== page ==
This past Sunday, millions around the world celebrated Easter, also known as the resurrection of Christ. Christians used that day to reflect on their faith and Jesus, who was raised from the dead after being cursed. Being a symbol of light defeating death, many use Easter Sunday to rejoice in new beginnings.
As someone who grew up under the Christian faith in a Lutheran Church, Easter Sunday is a special holiday for me and my family. However, growing up, I wasn’t always religious. My family went camping every weekend during the summer in Waseca at a place called Kesler’s Camp Ground, so we were never home Sunday morning in time for church.
When I was 13 years old, I started getting back into church classes. Before then, I never went to church regularly. The last time was probably when I was baptized. During sixth grade, my parents enrolled me in confirmation classes so that down the road if I happen to marry someone who was Catholic and wanted to be married in a traditional church, I’d be confirmed by the church and be deemed good to go.
Little did I know at that time I’d meet so many important people in my youth and start a faith journey that is everlasting. Fast forward to many Wednesday youth groups later, I was confirmed at 15 years old and had the option to either start high school youth group or never have to come to classes ever again.
As a 15-year-old entering high school with roughly 500 students per class, I didn’t have many friends at the beginning of the year. New friend groups were forming and I felt lost many times. Church was the one place where I always felt seen and included. Church became my sense of community and fellowship. I ended up continuing youth group every Wednesday and became a youth mentor for the younger kids and volunteered my summers during vacation bible camps. I also attended the summer high school mission trips that took me to places I’d never been before like Denver, Colorado; Houston, Texas and Nashville, Tennessee. During these trips, I learned so much about myself and others.
Then things took a turn. Entering my senior year of high school, one of my favorite pastors and the youth leader announced they were leaving our congregation and accepted a job elsewhere. This absolutely broke my heart. I looked up to my youth pastor, he was not only a mentor to me, but also someone who turned our whole church youth program around. From what were roughly 80 kids per night grew to hundreds over the short five years he spent serving our church.
To put it into perspective, during his first year less than 10 high schoolers were on the mission trip to Chicago. After he was there for a year, over 30 joined to travel to Denver, Colorado. He was such a light in our community and it was absolutely heartbreaking that he was leaving during a time when I and many others needed him. During my senior year of high school, I was lost. I didn’t know where I was going to college, all my friends were decided except for me and I didn’t really know what I wanted to do with my life or what to major in. I needed guidance.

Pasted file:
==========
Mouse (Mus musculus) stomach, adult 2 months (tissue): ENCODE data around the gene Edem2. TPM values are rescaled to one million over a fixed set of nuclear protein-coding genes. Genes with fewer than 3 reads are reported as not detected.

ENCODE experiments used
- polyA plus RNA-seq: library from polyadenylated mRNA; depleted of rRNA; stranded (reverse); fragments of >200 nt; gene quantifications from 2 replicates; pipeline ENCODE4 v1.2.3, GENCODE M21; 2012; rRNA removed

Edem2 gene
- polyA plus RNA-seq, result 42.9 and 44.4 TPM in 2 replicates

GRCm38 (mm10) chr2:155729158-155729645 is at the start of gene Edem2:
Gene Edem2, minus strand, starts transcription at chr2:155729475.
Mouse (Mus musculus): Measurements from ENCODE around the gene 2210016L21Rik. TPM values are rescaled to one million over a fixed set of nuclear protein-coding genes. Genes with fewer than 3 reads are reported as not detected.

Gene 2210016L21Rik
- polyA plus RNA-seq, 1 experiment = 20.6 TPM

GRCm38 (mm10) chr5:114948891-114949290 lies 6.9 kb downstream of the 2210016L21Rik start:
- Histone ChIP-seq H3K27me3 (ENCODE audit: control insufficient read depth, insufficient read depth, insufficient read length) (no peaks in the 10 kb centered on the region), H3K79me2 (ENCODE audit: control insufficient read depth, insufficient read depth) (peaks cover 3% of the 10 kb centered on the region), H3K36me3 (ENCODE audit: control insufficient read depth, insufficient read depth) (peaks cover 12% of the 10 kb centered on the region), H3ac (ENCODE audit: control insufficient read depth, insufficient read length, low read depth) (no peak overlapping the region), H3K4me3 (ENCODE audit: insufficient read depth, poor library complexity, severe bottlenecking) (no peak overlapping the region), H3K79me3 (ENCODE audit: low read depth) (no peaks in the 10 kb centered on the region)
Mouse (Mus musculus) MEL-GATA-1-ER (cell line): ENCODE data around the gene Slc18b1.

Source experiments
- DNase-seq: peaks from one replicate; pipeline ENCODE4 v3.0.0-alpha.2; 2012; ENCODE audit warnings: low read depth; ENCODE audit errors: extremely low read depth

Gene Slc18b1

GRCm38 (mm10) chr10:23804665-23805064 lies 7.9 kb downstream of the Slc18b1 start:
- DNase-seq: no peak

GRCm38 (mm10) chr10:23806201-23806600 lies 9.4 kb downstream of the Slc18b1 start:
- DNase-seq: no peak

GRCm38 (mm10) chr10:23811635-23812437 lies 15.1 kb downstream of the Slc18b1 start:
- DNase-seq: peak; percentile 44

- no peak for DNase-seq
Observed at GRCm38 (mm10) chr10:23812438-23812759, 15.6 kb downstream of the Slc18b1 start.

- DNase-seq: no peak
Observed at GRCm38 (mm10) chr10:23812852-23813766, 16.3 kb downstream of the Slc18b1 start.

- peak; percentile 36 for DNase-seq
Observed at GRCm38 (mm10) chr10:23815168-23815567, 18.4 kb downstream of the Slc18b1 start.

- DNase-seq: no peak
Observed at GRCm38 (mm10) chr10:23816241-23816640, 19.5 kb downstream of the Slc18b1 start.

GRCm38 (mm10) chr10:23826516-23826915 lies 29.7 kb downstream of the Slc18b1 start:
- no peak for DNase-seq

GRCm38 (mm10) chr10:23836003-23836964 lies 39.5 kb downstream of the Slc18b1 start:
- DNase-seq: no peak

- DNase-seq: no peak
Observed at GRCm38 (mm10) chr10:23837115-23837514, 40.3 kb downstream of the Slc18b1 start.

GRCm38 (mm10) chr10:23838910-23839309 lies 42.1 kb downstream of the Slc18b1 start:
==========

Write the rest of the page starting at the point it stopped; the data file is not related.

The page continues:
Then the pandemic came. All in-person service stopped and I felt further from God than ever. Feeling cheated by the closure of an important chapter in my life, I just moved on. I ended up choosing Mankato State out of financial reasons and I never felt interested in joining a church group here.
Until Easter Sunday. I went back to my hometown church and after Covid, it never felt the same as it did during my youth. I sat in the pew with my family and listened to my childhood pastor preach. He was the only one left out of the three original pastors I remember listening to and a rush of nostalgia rushed back to me. His message about new beginnings during the resurrection of Christ and what this season symbolizes resonated hard with me.
If you’ve been reading my columns, you would know how anxious and scared I am to enter this new chapter in my life post-graduation. But after listening to him speak, all of a sudden I felt so at peace with everything. All the worries that have been plaguing my mind for the past few weeks were washed away instantaneously. On the ride back home, I blasted my worship playlist I made years ago and I was met with an overwhelming sense of emotion. I knew at that moment everything was going to be okay.
I don’t normally speak about my faith, but this testament was too uplifting to keep to myself. He has risen, he has risen indeed.
Write to Julia Lin at firstname.lastname@example.org